We used a cookie counting game that tied into If You Give a Mouse a Cookie and glued it to the back of our lapbook so we could keep it handy. The game has numbers from 1-20 and you can fill in the blank that tells you how many cookies to put on the plate.

Stories and Books

If You Give a Mouse a Cookie

If You Give a Moose a Muffin


Little Mouse and the Big Red Apple

Mary Had a Little Jam and Other Silly Rhymes

The Preschool Corner is a place for us to share the ideas we are using during our "preschool time" with our kids. You can join in the fun and record what you are doing in your house. Publish a post on your blog and link directly here. Then be sure to link to the blog carnival on this post so other bloggers can stop by to visit you.

The guidelines can be found here if you need them.

Share what you've been doing in your house this week! (Clementia, can you either email me directly or let me know how to get ahold of you? I can't find a way to comment on your blog. Thanks!).

Labels: , ,

Kid's Winter Reading Challenge

Winter starts tomorrow and so our fall reading challenge with the kids is wrapping up today. The kids still think they have 5 more books to read so they are scrambling around reading to each other.

Truthfully, they have probably read more than enough books and it's probably due to my lack of recording their reading - but I'm not complaining! They've been cuddling up on the couch with each other and reading books to anyone who will listen.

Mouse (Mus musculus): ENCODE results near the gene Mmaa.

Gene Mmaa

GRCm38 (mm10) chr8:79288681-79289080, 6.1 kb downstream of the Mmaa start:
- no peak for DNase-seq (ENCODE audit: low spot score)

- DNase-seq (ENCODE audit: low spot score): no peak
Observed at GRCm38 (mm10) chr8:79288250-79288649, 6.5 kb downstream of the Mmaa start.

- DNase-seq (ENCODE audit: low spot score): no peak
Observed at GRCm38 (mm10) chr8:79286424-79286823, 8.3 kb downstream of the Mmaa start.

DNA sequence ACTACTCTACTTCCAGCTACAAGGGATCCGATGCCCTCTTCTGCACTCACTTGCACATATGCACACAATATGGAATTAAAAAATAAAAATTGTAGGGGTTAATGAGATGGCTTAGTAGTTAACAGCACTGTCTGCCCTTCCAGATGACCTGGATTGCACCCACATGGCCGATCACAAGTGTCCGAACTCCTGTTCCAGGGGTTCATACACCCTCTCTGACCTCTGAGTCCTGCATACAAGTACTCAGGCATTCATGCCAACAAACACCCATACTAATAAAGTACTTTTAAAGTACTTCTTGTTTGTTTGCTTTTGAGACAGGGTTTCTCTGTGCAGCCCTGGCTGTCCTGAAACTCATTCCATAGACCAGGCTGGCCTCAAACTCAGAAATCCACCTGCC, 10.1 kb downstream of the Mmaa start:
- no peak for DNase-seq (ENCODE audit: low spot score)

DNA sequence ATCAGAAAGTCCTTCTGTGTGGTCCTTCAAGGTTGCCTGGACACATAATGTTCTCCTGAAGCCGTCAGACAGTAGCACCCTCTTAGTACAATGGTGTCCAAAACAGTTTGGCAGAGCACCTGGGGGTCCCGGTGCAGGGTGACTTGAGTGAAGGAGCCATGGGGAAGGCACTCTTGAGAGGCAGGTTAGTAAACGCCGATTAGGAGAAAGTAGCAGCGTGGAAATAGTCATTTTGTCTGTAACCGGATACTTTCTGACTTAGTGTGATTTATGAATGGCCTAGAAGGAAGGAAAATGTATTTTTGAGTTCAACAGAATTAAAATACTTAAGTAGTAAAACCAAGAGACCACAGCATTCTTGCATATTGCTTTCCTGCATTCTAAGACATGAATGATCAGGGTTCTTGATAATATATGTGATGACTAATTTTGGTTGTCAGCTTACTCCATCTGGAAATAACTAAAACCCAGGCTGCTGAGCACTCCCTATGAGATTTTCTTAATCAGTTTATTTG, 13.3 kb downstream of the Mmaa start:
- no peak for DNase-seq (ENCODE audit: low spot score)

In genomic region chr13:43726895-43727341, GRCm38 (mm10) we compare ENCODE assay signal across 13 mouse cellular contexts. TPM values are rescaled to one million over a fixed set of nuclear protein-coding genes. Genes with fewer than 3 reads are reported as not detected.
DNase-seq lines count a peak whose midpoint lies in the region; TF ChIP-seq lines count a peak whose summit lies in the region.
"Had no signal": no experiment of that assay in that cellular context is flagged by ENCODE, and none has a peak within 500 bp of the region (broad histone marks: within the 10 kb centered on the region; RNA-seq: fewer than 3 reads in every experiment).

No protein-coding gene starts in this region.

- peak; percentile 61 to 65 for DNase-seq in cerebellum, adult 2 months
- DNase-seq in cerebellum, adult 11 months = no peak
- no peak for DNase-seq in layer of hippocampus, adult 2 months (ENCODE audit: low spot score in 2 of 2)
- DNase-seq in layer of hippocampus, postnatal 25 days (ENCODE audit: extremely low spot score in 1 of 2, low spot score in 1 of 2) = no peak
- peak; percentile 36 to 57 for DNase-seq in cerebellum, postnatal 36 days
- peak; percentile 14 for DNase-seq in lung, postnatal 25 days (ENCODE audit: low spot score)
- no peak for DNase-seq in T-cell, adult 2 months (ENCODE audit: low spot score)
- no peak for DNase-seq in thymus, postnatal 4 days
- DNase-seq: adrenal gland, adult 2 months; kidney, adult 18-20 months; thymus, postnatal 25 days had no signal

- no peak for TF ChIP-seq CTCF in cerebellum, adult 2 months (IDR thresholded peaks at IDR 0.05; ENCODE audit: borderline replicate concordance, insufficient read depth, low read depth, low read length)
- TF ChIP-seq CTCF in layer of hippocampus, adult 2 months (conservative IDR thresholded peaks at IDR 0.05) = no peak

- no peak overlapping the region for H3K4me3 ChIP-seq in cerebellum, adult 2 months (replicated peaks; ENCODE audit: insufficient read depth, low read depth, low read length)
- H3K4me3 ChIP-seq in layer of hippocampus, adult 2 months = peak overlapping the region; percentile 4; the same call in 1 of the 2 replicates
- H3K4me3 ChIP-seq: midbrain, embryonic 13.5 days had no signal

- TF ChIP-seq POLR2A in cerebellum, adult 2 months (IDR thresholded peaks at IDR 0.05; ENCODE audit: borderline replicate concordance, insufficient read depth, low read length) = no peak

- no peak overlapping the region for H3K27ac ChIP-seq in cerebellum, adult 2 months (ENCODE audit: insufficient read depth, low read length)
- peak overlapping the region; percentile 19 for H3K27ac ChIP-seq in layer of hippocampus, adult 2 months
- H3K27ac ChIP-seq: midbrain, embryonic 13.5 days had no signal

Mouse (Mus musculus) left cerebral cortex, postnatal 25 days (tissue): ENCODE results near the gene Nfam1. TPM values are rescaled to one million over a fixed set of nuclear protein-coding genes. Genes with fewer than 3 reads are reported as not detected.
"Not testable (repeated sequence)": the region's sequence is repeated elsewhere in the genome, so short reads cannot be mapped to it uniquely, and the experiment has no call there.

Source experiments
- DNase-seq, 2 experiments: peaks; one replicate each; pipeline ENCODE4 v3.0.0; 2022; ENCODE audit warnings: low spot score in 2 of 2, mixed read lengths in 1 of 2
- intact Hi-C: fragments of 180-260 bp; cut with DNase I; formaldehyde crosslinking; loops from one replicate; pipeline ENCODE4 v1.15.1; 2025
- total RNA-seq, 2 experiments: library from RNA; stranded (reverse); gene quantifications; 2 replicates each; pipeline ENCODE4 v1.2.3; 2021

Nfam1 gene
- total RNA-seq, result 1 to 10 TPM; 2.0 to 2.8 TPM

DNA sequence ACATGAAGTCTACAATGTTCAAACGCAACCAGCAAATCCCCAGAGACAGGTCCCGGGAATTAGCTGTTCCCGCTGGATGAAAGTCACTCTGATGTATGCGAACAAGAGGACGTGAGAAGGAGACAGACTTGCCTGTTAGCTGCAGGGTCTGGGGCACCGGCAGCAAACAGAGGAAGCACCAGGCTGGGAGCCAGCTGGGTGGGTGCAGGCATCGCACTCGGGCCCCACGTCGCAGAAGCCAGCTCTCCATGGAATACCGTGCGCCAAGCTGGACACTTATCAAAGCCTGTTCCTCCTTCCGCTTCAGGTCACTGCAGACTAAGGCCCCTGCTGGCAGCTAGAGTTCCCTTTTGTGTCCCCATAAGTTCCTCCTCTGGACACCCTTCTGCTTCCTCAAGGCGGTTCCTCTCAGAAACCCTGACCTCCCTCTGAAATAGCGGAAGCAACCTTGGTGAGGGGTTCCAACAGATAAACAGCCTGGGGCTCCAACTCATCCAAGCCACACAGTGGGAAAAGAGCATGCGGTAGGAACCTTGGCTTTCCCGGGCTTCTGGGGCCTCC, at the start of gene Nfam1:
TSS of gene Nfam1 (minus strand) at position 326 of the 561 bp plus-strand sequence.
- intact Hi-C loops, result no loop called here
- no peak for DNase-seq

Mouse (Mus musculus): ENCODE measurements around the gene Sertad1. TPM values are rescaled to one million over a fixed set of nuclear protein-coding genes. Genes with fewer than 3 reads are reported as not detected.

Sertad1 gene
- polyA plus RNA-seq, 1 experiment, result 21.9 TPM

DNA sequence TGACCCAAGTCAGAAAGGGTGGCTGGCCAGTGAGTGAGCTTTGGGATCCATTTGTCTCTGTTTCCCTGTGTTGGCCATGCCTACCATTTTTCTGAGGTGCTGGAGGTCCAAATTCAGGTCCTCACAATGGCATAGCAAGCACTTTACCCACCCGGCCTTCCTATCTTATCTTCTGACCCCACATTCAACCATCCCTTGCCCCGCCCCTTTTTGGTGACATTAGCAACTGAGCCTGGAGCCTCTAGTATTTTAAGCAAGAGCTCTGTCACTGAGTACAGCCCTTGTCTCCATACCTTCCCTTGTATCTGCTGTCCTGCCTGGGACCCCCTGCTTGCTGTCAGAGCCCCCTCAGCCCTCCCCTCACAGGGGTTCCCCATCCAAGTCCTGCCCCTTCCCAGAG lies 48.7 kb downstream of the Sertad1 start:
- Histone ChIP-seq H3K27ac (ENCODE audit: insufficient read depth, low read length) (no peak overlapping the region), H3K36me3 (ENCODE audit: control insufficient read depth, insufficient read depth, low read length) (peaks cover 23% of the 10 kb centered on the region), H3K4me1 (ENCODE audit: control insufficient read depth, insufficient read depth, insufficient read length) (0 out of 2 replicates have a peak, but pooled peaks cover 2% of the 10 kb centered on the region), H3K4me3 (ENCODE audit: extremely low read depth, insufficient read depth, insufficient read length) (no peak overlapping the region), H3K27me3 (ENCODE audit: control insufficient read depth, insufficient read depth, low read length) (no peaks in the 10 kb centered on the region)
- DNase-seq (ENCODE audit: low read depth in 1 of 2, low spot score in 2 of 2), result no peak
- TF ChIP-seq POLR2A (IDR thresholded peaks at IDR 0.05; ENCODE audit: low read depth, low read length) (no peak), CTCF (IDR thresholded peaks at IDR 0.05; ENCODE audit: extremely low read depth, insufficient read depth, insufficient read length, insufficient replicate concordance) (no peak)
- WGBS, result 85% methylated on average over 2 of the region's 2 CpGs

They asked what the winter reading chart is going to look like, so I pulled one together last night and it's posted below in case you are interested in using it with your kids.


You can find reading challenge charts for all of the seasons on my website.


Jolanthe Signature affiliate button

Labels: ,

Thursday, December 18, 2008

Core Learning and Crayola Art Studio

If your kids love the computer as much as mine do (begging would be an appropriate word to insert here) and they happen to be a little crazy about art, then you might want to look into purchasing Core Learning's new Crayola Art Studio ($24.95). It was just released in November and is a wonderful program for kids to create their own works of art. The program is based on the beginner levels of the corefx digital art software.

My overall impression of this product that it is AMAZING (and fun to boot)! Once I installed it on our computer, I had very little to do to show the girls how to use it. There is a quick video tour and the girls (ages 6 & 7) and even Zachary (with the girl's help) are having far too much fun using it. You can download a free trial of the software to try out for yourself, but here are few of the features of the program:

  • realistic art tools to use - crayons, markers, paint, watercolors, chalk, oils...all available in a variety of colors and strokes.
  • color palettes that allow you to mix your own colors or choose from a pre-set range of colors
  • undo and mirror image features (rather handy for the kids!)
  • hundreds of art images that can be edited and manipulated while kids are learning how to edit pictures
  • ability to import your own pictures to edit and have fun with

If you have older children, the Corefx program ($59.95) allows you to do even more with graphics and drawing and even animation. Corefx includes many more graphics and art mediums and also has three skill levels.

In addition to art, Core Learning also offers programs for math, health, language, and critical thinking. We've been using the Health for Kids Series ($29.95) and our girls are having a lot of fun exploring the insides of the human body. The program makes it extremely fun for kids to learn about different parts of the human body through animation: the tongue, larynx, airways, mouth, epiglottis and more.